For every up there is a down. The supari or areca nut with its lip-reddening and slightly woozy qualities is the main complement to the betel leaf for the purist paaner (one who wouldn’t say ‘meetha paan’ even at gun point). The Food Safety and Standards Act of 2006 made it mandatory that all supari packets should warn that chewing it was injurious to health. Studies have shown that areca nut contains alkaloids and polyphenols that are seriously carcinogenic. I wouldn’t dispute it as I know at least one person whose fatal oral cancer was traced to years of supari use.

Moderation is key here.

Know your paan – the dummy’s guide

Bhandar is a vendor (paan bhandar is a paan seller).

Gulkhand is a preserve made from rose petals. The thick syrup adds to the sweetness and the fragrance. After a dessert of gulab jamun or moong dal halwa, this one finds no place in my paan.

Katha is Hindi for catechu, an extract of acacia trees. Broadly, katha is a breath-freshening mixture of spices.

Meetha means sweet.

Mukhwas is mouth freshener consumed after snacks and comprises of fennel, anise and sesame seeds and sometimes gratings of coconut.

Supari is areca nut unless you are discussing gangsters.

Patha is Hindi for the betel leaf and there are three major types used in most bhandars:

Jagannathi leaves which are grown are in Orissa, rarely found in north India.

Maghai comes from Bihar, is light green and soft. The better ones are reputed to melt in the mouth. Vendors in Delhi also refer to this as ‘local’ as Bihar is next door.

There is also the Kalkatta aka Bangla patha which comes from West Bengal, a shade darker than the rest and considered the best of the lot.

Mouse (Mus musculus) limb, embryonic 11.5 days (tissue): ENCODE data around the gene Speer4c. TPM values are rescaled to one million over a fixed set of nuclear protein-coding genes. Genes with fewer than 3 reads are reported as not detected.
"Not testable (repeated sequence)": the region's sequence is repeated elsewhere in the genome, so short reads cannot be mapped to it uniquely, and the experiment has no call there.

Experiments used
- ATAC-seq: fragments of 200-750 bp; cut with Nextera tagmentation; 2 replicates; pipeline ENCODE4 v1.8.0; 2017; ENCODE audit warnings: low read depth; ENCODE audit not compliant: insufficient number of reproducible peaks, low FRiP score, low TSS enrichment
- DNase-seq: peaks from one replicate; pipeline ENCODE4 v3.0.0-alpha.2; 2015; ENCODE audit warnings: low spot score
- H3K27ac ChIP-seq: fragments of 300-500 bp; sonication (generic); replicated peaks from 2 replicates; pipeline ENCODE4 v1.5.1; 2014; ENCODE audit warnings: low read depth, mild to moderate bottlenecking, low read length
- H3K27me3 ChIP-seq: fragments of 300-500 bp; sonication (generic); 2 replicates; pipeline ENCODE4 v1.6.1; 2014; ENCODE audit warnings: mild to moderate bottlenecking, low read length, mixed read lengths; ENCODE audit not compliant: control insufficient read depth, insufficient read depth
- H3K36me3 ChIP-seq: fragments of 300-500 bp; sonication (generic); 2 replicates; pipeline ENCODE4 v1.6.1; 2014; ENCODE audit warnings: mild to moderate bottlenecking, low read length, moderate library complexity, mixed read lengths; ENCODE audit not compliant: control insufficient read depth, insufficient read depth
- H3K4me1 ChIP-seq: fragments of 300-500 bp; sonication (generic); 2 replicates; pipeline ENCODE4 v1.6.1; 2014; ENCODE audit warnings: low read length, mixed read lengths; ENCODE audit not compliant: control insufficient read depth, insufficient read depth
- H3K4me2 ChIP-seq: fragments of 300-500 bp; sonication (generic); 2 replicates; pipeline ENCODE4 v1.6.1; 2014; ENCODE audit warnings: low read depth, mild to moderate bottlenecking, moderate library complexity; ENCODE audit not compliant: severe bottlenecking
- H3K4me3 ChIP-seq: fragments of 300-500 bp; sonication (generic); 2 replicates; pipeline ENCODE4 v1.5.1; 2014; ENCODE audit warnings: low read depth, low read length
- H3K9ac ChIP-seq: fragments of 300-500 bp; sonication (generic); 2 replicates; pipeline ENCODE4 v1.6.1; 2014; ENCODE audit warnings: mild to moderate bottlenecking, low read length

Badi (big), choti (small), chakli and kavni (wide and medium) are further sub sects. I have gawked at a guy specifying size at a bhandar in Patna.

Show your profound knowledge of the leaves by asking the bhandar keeper which patha he is using. Chances are likely that he will give a dismissive ‘local’ – which changes with location. In Delhi, it is mostly the maghai from Bihar. Ask him ‘maghai?’ and see his jaw drop. Hero!

Tambula paan is the most basic – the betel leaf wrapping the areca nut or just a bit of it. There is also the ‘tambaku’ paan which is powdered tobacco sometimes flavoured with spices.

Paan on the way

The numbered photographs below the article, are explained as under:

(1) Washed and wipe-dried betel leaves are laid out. Time to try out the patha routine.

(2) A blob of slaked lime is spread over the leaf – this is primarily to hold the ingredients together.

(3) Sprinkle katha which gives it the astringent effect – the paanwallah may ask you sometimes if you need it. This is good especially if you just had your lunch.

(4) Chopped nuggets of areca nuts are added* for extra buzz. *Health warning: these are known to have carcinogenic effects.

(5) Gulkhand is added to most meetha paans but its sweetness and fragrance totally overpowers the betel leaf’s slightly pungent aroma which is addictive for the true paaner.

(6) Other garnishing includes chopped cherries, cardamom, cloves, fennel, etc. This is a flourish and components vary from place to place.

(7) Folded into a triangle and secured with clove if you are lobbing it right away, or maybe toothpick if packed.


Profile photo of Thommen Jose

After taking a master degree in communication and journalism, Thommen Jose tried to sit behind a desk as a sub editor with a national newsweekly but did not last very long. An avid adventurer and distance biker, he soon discovered that he has to hit the road quite often to keep going. Currently based out of Delhi, he develops communication collaterals for the development sector, has scripted and directed a travel series on Tibet and Nepal, writes travelogues for newspapers and recently wrote and photographed a travel guide, ‘Experience Agra and around on the road’ which was published by the Times of India. is his blog, travelogues from which find their way into national and international newspapers, magazines and travel websites.